Still, I made it home, and only about five hours later than I'd planned.

Ah, the joys of business travel.

Thursday, May 19, 2011

On the road again: Portland, day 4

My big daytime treat today was a stop at a grocery store to pick up and consume a delicious Ruby Jewel ice cream sandwich. At one level, I'm sad that these amazing combinations of cookies and ice creams aren't available in my area. At another, though, I'm glad, because I fear I would all too often give in to their temptation.

Dinner took us to Andina, which is the first Peruvian restaurant I've visited. I've heard many good things about it, so I was quite curious to see if the food lived up to the praise.

It did. We sampled several small plates and one entree; all were very good. The dishes mixed traditional Peruvian recipes with local ingredients and modern techniques. One striking example was a traditional pot-pie deconstructed so that the meat, egg, greens, and pastry were all separate items on the plate, with pork cheeks rather than the original "whatever was on hand" as the meat. It was lovely. I will definitely go back there, and I recommend it.

Tomorrow morning, I have to get up well before the crack of dawn to head to the airport and begin the long trek home. Here's hoping for uneventful flights!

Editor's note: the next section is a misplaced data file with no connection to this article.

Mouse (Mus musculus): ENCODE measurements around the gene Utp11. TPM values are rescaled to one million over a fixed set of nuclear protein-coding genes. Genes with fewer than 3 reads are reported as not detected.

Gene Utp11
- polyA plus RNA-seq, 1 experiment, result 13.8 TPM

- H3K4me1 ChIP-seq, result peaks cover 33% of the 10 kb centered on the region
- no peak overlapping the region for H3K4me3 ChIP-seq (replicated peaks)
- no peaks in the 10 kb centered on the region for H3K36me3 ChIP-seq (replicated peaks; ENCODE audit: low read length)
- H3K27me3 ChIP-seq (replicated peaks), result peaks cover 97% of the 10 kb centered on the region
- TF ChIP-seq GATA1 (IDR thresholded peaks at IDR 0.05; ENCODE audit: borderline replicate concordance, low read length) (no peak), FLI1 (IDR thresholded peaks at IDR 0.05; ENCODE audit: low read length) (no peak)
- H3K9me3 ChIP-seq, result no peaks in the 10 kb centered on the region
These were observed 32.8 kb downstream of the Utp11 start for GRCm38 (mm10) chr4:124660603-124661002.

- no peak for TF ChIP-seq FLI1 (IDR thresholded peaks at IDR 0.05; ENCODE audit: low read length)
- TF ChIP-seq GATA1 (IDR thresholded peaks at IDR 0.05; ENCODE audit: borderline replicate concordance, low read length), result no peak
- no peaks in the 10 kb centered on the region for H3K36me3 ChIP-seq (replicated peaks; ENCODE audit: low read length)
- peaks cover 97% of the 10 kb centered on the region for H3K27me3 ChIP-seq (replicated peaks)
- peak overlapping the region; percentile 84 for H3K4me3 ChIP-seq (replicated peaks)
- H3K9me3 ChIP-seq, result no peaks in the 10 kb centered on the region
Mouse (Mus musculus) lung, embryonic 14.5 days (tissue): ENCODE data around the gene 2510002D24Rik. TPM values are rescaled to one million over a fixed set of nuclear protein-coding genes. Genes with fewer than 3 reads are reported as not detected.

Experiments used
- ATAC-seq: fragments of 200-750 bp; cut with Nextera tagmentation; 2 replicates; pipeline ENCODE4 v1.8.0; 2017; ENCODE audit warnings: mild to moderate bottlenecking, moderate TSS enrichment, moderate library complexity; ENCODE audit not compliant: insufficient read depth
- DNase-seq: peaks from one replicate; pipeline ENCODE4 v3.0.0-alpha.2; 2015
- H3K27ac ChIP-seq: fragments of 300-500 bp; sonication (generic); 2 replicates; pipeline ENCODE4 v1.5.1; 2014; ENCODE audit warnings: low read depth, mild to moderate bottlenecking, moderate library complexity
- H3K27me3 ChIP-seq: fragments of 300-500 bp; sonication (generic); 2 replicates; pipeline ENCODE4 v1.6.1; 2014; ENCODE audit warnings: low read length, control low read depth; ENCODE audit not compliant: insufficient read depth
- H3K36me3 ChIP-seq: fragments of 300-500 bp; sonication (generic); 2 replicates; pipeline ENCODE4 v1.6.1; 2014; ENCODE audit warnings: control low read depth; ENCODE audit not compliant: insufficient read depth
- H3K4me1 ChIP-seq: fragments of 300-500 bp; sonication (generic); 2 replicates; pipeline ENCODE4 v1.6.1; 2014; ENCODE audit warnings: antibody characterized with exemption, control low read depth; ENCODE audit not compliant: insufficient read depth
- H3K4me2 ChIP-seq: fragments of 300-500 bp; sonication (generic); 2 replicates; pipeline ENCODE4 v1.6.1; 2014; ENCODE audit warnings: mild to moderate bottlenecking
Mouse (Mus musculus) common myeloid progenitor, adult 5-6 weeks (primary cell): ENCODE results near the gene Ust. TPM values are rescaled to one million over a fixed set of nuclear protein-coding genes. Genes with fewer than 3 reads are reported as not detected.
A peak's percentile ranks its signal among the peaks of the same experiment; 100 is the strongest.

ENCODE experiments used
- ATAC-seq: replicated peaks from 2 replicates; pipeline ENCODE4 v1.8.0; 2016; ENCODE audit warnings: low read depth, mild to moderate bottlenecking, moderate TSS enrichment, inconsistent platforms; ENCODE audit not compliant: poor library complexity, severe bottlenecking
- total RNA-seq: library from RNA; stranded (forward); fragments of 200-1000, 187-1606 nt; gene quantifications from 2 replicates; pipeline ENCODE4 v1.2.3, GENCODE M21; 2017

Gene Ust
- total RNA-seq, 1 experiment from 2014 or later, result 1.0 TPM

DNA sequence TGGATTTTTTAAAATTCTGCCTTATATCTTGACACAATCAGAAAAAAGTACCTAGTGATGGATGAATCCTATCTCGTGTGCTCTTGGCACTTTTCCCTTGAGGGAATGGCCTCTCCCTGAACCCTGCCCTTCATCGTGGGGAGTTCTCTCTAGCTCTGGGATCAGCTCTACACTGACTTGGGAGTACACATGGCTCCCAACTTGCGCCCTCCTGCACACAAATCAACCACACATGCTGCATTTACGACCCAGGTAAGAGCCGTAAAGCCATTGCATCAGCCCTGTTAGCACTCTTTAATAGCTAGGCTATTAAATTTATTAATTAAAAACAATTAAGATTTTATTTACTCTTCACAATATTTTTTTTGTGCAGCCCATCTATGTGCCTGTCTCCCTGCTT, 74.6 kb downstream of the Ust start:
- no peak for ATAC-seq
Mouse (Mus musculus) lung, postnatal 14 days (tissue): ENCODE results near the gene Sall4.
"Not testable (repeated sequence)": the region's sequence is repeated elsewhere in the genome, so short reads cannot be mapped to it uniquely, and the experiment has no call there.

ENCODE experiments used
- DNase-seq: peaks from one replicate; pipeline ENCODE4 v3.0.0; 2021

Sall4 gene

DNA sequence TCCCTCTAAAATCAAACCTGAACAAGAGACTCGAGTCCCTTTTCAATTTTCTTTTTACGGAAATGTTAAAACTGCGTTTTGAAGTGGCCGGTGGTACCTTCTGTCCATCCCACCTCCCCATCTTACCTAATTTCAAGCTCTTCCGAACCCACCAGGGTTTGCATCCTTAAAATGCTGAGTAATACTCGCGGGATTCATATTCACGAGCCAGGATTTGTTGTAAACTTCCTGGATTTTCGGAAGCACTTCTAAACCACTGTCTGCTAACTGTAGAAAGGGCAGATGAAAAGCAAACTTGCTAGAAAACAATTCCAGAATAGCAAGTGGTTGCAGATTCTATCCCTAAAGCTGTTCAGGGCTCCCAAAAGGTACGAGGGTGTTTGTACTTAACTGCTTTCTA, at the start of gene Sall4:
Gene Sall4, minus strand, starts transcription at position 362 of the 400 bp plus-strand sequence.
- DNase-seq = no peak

Wednesday, May 18, 2011

On the road again: Portland, day 3

Much work today, none of which I can discuss. As usual.

Dinner took us to Gabriel Rucker's newer restaurant, Little Bird, for my second visit there. I made my meal from appetizers and sides, and every dish I sampled was excellent. Though I still prefer Le Pigeon to Little Bird, I do love them both, and walking into either one makes me smile and feel a little better. If you live in this area or visit it, you owe it to yourself to check out both of them.

The weather here has been mercurial, one minute sunny, the next gray, but the temperature has stayed beautifully brisk. In two months, as I sweat in the North Carolina summer heat, I will be wishing for this climate.

Now, though, it's my time to grab a very few hours of sleep before resuming work.

Tuesday, May 17, 2011

On the road again: Portland, day 2

Client meetings are confidential, and they were my mission today, so I can't talk at all about work (as usual).

The oddest moment of the day came courtesy of the hotel. Have you ever wondered what the true price of intimacy was? Well, this hotel can help, because right in each room it sells the...

(As always, click on a photo for a larger image of it.)

Yes, the Intimacy Kit. Should you wonder just how the hotel defines intimacy, simply flip over the tin.